Imagine having to stay in a jungle in enemy territory during the biggest war in human history and your mission is to sabotage their operations. Tough enough? Now imagine also being ordered not to surrender or kill yourself even if you are about to be captured. Now that narrows your odds a lot more, doesn't it? 

Here comes another twist: what if your country loses or surrenders and you are still behind enemy lines? What would you do then? For a normal person like me, there will be three options: shit my pants, try and escape or surrender.

Source: theatlantic

But Japanese Imperial Army Officer Hiroo Onoda, who was stationed in Philippines with the very same orders, chose a very different route. One of complete courage & badassery!


It was August 9, 1945. An atomic bomb was detonated by the USA over Nagasaki, 3 days after one was dropped over Hiroshima. Two cities & millions of lives reduced to rubble. Japan surrendered a week later, on August 15. World War II had ended. 

Source: wikipedia

Hiroo and three others were the only Japanese soldiers left on Lubang Island who hadn't died or surrendered. They found a leaflet in October saying:"The war ended on August 15. Come down from the mountains!" 

But Hiroo and his companions thought it was a propaganda by the allies and continued fighting using guerrilla tactics.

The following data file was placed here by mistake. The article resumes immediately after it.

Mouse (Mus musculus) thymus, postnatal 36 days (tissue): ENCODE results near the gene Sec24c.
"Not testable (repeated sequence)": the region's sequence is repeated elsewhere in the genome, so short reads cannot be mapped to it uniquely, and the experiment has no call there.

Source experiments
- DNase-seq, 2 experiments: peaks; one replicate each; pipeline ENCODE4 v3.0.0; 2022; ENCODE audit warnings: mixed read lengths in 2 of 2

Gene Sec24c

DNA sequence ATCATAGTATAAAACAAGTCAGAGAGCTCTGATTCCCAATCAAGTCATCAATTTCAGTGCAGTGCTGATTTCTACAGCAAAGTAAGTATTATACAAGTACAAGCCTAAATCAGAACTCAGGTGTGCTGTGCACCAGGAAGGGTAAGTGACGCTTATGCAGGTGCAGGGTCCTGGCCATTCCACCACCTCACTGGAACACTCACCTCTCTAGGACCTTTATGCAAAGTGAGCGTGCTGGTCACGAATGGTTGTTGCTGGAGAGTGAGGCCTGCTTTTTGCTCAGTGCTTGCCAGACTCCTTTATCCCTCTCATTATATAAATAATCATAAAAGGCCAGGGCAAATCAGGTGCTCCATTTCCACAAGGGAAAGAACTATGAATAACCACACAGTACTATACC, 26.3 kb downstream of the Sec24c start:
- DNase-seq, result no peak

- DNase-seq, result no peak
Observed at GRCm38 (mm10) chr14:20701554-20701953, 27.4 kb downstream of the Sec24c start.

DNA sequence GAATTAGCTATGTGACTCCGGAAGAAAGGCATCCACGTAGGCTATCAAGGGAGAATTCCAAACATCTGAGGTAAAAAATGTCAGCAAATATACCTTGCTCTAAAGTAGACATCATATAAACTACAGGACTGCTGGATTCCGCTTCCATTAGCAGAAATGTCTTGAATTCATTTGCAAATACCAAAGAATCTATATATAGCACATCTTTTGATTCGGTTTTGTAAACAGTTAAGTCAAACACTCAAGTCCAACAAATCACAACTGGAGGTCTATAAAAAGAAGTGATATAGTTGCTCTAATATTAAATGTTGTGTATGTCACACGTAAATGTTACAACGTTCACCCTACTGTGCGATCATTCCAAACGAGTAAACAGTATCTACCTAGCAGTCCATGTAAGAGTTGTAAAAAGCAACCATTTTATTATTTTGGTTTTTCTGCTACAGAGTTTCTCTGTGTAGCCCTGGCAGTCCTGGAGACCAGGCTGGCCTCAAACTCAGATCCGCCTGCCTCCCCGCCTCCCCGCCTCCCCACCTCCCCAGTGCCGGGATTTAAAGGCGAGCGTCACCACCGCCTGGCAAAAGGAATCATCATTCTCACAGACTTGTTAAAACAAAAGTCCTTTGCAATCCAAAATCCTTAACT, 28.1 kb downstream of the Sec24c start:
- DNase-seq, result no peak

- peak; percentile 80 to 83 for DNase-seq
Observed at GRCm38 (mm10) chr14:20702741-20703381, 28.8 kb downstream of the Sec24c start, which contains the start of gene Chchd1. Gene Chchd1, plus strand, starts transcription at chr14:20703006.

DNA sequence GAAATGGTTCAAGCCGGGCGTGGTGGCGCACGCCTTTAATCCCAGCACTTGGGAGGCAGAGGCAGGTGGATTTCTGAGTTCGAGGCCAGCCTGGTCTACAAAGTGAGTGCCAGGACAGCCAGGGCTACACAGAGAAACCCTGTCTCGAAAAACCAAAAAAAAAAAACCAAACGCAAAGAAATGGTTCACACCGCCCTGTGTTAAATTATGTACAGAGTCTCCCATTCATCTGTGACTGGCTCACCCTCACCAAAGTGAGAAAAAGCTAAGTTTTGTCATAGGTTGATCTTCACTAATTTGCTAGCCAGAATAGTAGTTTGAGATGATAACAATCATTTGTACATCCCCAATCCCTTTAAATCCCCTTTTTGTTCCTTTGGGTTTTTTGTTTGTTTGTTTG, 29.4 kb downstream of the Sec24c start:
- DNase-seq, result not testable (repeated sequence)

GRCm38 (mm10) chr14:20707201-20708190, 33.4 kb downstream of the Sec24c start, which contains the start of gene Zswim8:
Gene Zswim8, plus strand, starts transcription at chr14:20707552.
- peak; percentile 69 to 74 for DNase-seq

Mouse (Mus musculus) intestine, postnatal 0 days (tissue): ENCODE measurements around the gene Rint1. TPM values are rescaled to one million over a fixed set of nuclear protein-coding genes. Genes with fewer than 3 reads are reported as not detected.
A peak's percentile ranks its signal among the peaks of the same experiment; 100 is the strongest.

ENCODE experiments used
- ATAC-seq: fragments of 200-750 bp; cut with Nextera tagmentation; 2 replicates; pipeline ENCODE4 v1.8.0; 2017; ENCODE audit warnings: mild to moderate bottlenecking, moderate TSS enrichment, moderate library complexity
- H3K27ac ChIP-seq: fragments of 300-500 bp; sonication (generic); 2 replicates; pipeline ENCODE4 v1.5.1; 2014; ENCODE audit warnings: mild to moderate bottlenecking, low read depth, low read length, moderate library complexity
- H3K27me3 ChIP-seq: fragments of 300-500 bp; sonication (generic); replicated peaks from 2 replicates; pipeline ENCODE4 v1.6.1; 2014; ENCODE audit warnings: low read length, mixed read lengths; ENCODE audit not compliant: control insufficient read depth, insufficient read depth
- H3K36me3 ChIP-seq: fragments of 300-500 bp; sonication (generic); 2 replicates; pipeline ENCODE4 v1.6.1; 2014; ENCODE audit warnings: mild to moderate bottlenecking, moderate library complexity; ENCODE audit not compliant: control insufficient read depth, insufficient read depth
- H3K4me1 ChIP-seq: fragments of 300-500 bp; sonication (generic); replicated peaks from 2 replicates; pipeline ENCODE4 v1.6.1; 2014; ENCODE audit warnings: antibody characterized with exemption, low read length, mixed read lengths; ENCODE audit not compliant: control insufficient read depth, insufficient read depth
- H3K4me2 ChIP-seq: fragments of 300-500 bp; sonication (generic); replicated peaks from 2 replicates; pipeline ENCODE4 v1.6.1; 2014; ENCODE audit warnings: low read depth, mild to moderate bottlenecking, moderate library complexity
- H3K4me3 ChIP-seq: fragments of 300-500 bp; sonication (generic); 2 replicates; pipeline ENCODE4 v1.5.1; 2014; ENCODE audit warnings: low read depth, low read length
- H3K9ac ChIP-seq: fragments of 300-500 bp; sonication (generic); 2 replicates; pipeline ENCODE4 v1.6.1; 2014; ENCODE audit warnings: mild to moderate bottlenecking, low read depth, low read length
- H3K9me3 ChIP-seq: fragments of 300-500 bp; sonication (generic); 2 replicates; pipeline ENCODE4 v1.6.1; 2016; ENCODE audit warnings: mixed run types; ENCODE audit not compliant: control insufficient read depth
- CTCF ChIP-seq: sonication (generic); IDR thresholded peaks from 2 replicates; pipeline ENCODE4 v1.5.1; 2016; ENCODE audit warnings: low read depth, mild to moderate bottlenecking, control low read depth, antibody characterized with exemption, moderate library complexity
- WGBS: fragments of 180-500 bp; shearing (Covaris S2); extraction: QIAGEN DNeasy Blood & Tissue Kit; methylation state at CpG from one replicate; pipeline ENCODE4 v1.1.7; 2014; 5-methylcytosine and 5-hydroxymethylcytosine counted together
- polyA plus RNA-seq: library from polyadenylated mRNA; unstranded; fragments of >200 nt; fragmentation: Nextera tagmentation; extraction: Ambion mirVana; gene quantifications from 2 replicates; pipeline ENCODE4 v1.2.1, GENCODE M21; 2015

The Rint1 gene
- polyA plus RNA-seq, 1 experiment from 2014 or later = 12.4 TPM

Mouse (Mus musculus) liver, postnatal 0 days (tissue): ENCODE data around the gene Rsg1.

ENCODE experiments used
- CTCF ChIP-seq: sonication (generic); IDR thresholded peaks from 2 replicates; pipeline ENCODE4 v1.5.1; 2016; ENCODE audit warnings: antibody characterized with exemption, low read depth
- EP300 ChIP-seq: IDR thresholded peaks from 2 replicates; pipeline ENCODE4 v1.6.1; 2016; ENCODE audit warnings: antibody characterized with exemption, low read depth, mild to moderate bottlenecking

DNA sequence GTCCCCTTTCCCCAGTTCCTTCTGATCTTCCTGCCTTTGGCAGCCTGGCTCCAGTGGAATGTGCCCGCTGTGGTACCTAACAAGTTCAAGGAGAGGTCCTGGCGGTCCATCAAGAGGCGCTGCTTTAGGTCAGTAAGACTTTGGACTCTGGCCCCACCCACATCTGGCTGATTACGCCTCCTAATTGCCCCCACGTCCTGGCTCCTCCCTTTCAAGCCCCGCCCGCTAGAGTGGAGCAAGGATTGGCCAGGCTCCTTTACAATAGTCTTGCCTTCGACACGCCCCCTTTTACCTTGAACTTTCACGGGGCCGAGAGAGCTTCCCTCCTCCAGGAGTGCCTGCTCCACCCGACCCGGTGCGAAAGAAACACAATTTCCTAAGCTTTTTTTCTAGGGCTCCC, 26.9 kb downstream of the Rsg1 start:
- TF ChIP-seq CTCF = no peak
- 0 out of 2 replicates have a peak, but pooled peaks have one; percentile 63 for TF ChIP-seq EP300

One member walked away and surrendered in 1950, while another was shot dead in 1954 by a search party. Onoda and Private Kinsichi Kozuka were the only two left now.

Source: thechive

They received family photos from the government, urging them to surrender. But they dismissed all of it, still believing it to be a trick. Surviving on bananas, stolen meat & coconut milk, they soldiered on.

Source: historynet

In 1972, Kozuka was shot by the police while they were trying to burn rice collected by the farmers. Onoda was all alone now. But he continued to follow his orders. He had become a legend in Japan & Philippines.

Source: guardian

Meanwhile, a Japanese man called Norio Suzuki set out on an adventure around the world looking for - "Lieutenant Onoda, a panda, and the Abominable Snowman, in that order". 

In February of 1974, he actually managed to find Onoda and the two really hit it off. But Onoda refused to come out, insisting that he would only surrender when his superior would order him to.

Source: La paz

His superior, Major Taniguchi, had retired a long time ago and had become a bookseller. But Norio arranged for him to fly to Lubang in March, 1974. The retired Major finally met Onoda and lived up to his promise - "Whatever happens we’ll come back for you.", and gave orders to him one final time:

Although he & his companions had killed around 30 people over the years, Hiroo received a full pardon from the then Filipino President, Ferdinand Marcos. And turning over his weapons (guns & sword) to the President, Onoda finally surrendered.

Source: dailymail

He returned home a hero & was offered a huge amount of money. He refused to take it and donated it to the Yasukuni Shrine. In 1996, he even went back to Lubang & donated US $10,000 to the local school there. What a guy!

Source: nationalturk

And let's not forget Norio Suzuki, who had tracked down Onoda. He managed to find a panda too. But sadly, he died in an avalanche near the Himalayas trying to track down the Abominable Snowman in 1986. His contribution in bringing the war veteran should never be forgotten.

As for Hiroo, he breathed his last on 16th January, 2014. He was 91.